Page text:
A LITTLE LOOK-SEE: University of Memphis Law School alumni Friday toured the lobby of what will be the new Cecil C. Humphreys School of Law. -- Photo By Bill Dries
It's difficult to know for now what to call the brass, marble and stone building Downtown that stands at the end of Madison Avenue.
In about a year and a half it will be the Cecil C. Humphreys School of Law for the University of Memphis. It was the Front Street Post Office for nearly 40 years until the law school renovation began recently. And before that it was the federal courthouse for the Western District of Tennessee.
Before that the city's Customs House stood on the site. The Pony Express riders represented on the bronze and brass doors had stopped delivering the mail just 23 years before the Front Street site became the center of federal government activities in Memphis.
Then and now
The building's structure has changed radically in the intervening 124 years. Clock towers have come and gone. There were major renovations and additions in 1903 and 1930. The 1930 cornerstone on the northeast corner of the building bears the name of Treasury Secretary Andrew W. Mellon, an industrialist, financier and philanthropist whose legacy as founder of the National Gallery of Art is mixed with the distinction of being head of the Treasury when the Great Depression began.
In 2006, the U.S. Postal Service agreed in principle to move out once another location was found and a $5.3 million deal worked out to turn the property over to the University of Memphis.
University of Memphis Law School alumni got a look at the start of the latest changes last week. The tours didn't take in the old and soon-to-be courtroom on the upper floors. But there was a bronze and marble hint of what is to come in the Front Street lobby that was open to the visitors.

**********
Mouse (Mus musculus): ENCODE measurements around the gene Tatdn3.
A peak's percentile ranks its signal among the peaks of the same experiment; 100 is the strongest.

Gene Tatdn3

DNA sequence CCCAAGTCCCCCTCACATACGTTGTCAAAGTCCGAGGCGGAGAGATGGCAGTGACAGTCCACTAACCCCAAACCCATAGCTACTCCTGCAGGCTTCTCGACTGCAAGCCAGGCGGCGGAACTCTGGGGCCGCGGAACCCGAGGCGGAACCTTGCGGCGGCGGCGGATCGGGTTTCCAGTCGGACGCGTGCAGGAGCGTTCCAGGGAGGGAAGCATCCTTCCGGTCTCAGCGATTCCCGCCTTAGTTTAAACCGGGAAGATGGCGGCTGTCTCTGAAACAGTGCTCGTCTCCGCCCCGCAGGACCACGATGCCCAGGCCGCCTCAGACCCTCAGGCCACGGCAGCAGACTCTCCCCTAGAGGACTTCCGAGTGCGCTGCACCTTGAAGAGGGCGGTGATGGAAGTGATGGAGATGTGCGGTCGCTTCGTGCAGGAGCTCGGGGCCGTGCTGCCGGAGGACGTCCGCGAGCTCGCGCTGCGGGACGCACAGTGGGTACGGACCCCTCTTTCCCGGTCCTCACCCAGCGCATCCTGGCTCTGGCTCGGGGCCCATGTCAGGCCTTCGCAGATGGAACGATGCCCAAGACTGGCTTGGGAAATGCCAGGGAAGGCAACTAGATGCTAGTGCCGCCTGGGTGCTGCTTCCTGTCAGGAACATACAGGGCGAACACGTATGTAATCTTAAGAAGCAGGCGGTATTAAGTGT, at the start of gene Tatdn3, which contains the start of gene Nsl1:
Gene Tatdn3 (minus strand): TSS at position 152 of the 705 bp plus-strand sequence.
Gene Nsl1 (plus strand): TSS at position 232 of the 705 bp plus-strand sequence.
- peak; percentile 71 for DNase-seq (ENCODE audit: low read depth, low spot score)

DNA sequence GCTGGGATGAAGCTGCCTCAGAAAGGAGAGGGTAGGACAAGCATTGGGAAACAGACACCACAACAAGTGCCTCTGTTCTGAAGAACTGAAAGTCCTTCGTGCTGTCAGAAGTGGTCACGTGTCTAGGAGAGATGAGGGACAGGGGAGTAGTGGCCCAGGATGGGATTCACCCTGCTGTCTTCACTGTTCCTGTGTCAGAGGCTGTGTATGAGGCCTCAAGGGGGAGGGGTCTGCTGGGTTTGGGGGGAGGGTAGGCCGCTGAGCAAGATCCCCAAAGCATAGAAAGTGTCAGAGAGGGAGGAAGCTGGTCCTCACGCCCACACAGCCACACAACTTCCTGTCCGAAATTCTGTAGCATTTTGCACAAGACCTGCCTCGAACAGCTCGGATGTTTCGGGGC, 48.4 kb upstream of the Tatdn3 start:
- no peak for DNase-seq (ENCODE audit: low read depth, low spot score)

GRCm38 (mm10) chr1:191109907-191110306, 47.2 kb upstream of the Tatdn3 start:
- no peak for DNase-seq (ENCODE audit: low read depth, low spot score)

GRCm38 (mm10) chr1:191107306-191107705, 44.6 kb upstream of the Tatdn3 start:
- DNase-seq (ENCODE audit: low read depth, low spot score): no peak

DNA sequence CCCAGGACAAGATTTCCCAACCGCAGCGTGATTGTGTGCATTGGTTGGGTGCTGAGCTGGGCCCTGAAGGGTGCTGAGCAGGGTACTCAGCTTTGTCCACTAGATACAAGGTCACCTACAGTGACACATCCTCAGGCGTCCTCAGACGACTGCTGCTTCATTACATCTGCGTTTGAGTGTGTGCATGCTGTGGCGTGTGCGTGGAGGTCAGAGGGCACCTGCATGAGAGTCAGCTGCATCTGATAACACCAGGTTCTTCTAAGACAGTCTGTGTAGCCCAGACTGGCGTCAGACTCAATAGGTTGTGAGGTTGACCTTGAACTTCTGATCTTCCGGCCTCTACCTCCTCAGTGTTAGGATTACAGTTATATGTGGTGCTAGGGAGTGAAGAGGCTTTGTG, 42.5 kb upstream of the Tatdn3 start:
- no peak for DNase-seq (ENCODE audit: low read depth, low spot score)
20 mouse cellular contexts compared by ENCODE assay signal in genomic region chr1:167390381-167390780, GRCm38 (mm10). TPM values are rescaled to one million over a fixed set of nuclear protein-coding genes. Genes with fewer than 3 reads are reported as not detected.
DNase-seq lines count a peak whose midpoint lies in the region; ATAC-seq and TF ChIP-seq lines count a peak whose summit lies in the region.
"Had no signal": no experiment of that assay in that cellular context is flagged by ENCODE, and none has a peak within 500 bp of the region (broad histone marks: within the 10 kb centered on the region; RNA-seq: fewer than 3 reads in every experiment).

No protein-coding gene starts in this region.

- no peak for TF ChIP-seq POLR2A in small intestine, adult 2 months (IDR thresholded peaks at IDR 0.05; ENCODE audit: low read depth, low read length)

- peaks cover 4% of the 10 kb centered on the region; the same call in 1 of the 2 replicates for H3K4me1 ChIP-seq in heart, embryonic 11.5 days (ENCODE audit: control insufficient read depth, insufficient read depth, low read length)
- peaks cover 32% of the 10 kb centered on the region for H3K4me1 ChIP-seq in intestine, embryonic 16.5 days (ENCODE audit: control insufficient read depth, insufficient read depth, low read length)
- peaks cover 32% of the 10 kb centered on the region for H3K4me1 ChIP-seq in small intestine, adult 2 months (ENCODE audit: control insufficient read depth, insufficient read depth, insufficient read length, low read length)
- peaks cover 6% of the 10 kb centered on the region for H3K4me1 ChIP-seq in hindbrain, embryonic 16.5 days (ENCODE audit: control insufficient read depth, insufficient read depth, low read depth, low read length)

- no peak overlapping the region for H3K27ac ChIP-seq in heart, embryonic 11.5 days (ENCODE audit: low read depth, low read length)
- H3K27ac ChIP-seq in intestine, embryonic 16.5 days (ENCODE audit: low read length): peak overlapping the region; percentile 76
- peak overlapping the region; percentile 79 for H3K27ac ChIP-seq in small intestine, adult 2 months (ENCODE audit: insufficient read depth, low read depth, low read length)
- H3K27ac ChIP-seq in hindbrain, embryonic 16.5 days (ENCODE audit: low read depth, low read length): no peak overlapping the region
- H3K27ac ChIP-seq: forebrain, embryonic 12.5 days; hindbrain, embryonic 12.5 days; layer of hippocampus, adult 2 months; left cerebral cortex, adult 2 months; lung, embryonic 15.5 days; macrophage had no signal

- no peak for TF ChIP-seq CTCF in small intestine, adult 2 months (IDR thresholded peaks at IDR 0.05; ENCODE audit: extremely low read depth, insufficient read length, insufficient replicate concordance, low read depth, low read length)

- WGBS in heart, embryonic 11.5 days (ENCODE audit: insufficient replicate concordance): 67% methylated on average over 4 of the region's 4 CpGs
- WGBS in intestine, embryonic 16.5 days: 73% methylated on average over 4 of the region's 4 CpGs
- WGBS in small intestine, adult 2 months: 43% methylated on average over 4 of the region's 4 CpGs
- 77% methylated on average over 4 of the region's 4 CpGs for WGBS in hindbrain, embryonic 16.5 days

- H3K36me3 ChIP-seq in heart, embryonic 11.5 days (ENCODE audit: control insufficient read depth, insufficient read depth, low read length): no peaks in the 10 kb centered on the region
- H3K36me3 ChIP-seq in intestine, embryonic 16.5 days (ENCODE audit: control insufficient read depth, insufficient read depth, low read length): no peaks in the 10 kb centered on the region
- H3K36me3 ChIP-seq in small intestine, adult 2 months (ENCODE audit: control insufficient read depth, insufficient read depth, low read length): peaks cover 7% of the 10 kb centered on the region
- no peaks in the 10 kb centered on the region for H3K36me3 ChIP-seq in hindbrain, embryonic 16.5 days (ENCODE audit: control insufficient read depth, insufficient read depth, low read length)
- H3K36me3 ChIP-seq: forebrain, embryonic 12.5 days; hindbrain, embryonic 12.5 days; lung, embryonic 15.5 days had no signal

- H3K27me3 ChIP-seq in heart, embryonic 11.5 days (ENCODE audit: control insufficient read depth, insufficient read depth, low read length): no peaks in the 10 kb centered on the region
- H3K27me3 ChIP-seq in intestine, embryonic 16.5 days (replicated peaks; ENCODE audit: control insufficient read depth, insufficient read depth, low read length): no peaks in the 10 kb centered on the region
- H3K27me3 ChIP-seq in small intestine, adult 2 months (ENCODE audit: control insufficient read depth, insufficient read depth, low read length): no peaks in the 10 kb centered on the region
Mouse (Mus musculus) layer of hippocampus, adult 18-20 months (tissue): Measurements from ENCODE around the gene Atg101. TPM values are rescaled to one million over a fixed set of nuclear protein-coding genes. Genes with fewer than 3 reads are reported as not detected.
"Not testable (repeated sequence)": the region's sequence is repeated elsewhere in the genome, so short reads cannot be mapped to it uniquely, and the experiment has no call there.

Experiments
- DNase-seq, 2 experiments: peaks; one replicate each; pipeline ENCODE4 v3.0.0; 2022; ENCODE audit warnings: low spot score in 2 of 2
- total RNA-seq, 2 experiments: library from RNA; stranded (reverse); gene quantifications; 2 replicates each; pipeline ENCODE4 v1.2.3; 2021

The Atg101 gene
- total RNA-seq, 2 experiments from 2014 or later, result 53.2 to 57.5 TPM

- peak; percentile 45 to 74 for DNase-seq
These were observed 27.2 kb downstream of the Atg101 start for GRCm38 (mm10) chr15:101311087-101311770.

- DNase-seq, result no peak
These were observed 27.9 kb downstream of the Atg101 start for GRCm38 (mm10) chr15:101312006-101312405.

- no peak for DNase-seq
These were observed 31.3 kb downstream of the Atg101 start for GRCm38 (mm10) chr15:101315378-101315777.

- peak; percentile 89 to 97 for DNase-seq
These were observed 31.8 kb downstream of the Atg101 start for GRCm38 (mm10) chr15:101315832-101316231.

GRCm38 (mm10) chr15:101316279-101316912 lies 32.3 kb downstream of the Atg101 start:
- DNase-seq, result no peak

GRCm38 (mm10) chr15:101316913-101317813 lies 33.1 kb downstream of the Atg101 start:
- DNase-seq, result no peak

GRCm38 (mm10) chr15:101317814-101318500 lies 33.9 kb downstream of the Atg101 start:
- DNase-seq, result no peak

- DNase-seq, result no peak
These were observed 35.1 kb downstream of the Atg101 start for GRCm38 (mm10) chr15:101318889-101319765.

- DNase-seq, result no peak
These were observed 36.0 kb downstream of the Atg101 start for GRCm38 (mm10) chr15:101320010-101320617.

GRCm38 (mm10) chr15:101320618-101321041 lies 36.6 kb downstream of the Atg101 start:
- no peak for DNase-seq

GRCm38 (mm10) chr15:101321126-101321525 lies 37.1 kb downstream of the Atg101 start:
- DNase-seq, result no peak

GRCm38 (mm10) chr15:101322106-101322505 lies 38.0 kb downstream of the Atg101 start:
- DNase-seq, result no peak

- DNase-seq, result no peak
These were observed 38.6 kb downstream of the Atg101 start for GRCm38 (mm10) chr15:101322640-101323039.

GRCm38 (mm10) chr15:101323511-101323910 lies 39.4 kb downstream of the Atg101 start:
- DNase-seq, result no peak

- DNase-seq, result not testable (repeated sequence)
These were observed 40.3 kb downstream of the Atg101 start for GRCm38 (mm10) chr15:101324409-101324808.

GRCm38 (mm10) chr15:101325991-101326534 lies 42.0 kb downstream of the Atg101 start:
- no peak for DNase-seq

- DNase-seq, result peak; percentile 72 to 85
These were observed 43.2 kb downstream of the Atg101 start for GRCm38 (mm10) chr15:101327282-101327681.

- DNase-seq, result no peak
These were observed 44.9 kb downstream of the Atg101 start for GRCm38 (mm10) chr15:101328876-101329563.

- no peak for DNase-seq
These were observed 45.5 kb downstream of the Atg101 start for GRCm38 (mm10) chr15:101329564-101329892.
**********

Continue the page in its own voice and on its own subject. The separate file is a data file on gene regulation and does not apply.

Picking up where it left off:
The VIP reception was a prelude to the university's Distinguished Alumni Awards Gala at The Peabody.
For some, it was a look into the future. For others, like Lewis Donelson, it was a glimpse at the past.
Donelson, an attorney, former Memphis City Council member and state finance commissioner, clerked in the building in 1942 for U.S. District Court Judge John Martin.
"I think it's going to be absolutely wonderful. It's a magnificent building," he said as others looked over the brass grills on now unused teller cages and perused blueprint drawings taped to a glass partition from the Post Office days.
"I tried a lot of cases in the courtroom here. They only had one judge," Donelson said.
These days the Western District has five judges - four in Memphis and one in Jackson, Tenn.
Attorney Charles Newman clerked for federal Judge Bailey Brown in the building in 1963 and also tried cases in the courtroom before making the transition to the present Federal Building a few blocks north on Front Street in the late 1960s.
"It's wonderful for the school and Downtown. ... It's an extraordinary old building," Newman said.
Acting law school Dean Kevin Smith said the renovation has about 16 months to go. About two months after that the first classes should begin and the old courtroom will again see action.
"It'll be nice to refurbish it a bit and actually train some lawyers as opposed to trying cases," he said.
"The fact that we're going to be just a couple blocks away from the federal and state courthouse, major law firms, big corporations, will allow for our students to have opportunities as externs and clerks - an opportunity to bring in judges and practitioners to speak to our students, to use our law library. There will be a great deal of interaction between the law school and the legal community."